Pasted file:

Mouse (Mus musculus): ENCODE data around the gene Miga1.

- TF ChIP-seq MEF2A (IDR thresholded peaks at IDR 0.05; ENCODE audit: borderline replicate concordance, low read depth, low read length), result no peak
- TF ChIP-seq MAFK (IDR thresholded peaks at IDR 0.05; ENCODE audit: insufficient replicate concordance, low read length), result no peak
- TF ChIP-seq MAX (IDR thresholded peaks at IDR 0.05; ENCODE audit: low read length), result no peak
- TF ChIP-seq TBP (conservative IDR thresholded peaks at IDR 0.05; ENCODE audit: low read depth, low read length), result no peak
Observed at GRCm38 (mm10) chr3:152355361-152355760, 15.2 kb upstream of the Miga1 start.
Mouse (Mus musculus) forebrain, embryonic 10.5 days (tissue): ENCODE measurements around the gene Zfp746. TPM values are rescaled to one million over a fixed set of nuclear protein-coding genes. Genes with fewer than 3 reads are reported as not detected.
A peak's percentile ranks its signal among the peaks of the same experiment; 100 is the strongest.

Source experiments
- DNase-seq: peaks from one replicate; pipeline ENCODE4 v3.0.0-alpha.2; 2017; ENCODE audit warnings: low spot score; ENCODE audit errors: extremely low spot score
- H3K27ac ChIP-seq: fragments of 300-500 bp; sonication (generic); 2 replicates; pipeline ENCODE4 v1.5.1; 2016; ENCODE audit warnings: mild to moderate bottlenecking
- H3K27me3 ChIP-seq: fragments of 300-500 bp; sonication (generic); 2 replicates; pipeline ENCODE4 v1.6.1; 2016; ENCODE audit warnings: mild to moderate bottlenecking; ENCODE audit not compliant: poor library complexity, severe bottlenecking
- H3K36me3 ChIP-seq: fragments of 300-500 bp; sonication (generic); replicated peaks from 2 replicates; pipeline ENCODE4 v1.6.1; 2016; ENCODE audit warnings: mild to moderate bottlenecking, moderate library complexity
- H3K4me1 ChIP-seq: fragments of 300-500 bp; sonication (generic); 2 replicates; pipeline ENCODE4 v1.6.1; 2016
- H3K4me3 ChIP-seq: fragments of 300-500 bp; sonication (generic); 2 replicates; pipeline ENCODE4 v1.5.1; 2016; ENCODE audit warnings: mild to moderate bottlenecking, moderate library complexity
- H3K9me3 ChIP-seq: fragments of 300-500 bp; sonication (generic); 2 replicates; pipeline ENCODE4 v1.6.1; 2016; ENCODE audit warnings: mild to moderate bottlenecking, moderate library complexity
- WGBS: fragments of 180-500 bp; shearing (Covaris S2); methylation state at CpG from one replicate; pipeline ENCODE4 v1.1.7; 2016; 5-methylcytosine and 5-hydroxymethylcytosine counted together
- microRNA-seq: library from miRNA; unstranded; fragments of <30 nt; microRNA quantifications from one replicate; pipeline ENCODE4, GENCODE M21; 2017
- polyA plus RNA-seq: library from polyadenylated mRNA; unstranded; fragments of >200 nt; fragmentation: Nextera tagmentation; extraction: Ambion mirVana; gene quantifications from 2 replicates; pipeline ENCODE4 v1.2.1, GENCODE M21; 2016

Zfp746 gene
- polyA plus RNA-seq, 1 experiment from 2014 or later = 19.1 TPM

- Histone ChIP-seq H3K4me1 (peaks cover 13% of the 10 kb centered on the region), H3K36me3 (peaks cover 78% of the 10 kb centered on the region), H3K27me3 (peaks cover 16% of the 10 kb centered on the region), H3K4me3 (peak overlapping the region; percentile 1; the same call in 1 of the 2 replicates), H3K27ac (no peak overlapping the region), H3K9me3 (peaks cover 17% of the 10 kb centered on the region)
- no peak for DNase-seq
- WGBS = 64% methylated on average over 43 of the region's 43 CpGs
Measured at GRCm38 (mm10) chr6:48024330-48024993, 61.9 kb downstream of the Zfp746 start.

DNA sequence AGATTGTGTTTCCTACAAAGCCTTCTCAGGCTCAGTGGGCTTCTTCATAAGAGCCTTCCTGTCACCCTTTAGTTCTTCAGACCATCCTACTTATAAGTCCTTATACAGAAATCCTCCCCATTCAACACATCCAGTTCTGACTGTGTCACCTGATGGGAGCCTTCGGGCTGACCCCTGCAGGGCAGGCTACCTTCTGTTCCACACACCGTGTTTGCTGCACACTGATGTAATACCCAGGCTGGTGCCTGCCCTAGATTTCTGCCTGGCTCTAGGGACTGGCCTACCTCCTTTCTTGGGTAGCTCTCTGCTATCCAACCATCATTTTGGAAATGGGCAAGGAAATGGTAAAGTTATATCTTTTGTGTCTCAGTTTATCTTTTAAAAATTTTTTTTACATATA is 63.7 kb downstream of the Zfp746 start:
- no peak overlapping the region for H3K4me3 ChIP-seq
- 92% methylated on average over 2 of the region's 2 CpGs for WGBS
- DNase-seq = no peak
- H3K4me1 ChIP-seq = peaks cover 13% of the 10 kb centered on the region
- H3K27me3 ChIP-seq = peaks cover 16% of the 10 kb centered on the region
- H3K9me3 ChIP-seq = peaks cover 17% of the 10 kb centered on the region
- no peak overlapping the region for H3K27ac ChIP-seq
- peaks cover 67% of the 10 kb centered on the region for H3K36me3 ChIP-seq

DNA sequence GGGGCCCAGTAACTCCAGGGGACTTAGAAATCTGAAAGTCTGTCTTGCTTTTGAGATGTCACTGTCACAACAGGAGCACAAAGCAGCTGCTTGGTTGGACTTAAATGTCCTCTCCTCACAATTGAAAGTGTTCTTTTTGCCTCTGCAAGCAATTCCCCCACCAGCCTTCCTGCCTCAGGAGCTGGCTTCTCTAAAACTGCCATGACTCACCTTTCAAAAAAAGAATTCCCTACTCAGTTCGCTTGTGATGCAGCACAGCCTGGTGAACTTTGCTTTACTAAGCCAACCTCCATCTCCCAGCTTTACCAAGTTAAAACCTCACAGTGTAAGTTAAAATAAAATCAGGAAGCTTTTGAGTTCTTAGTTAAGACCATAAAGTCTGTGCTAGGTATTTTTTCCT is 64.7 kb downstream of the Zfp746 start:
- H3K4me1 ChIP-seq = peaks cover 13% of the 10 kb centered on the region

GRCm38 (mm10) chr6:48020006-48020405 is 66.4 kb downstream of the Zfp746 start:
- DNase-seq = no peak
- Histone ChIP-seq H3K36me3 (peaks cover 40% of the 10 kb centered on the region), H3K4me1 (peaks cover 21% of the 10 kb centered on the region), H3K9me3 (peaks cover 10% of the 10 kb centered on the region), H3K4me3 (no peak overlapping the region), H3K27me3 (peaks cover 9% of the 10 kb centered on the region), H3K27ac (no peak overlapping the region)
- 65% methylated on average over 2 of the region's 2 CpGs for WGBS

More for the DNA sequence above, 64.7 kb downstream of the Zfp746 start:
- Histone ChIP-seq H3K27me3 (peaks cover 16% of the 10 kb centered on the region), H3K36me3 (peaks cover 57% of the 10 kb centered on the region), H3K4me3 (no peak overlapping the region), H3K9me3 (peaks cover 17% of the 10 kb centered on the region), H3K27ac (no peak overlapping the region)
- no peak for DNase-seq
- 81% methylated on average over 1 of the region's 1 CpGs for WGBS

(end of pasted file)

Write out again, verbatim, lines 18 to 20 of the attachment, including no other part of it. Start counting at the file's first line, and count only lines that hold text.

- microRNA-seq: library from miRNA; unstranded; fragments of <30 nt; microRNA quantifications from one replicate; pipeline ENCODE4, GENCODE M21; 2017
- polyA plus RNA-seq: library from polyadenylated mRNA; unstranded; fragments of >200 nt; fragmentation: Nextera tagmentation; extraction: Ambion mirVana; gene quantifications from 2 replicates; pipeline ENCODE4 v1.2.1, GENCODE M21; 2016

Zfp746 gene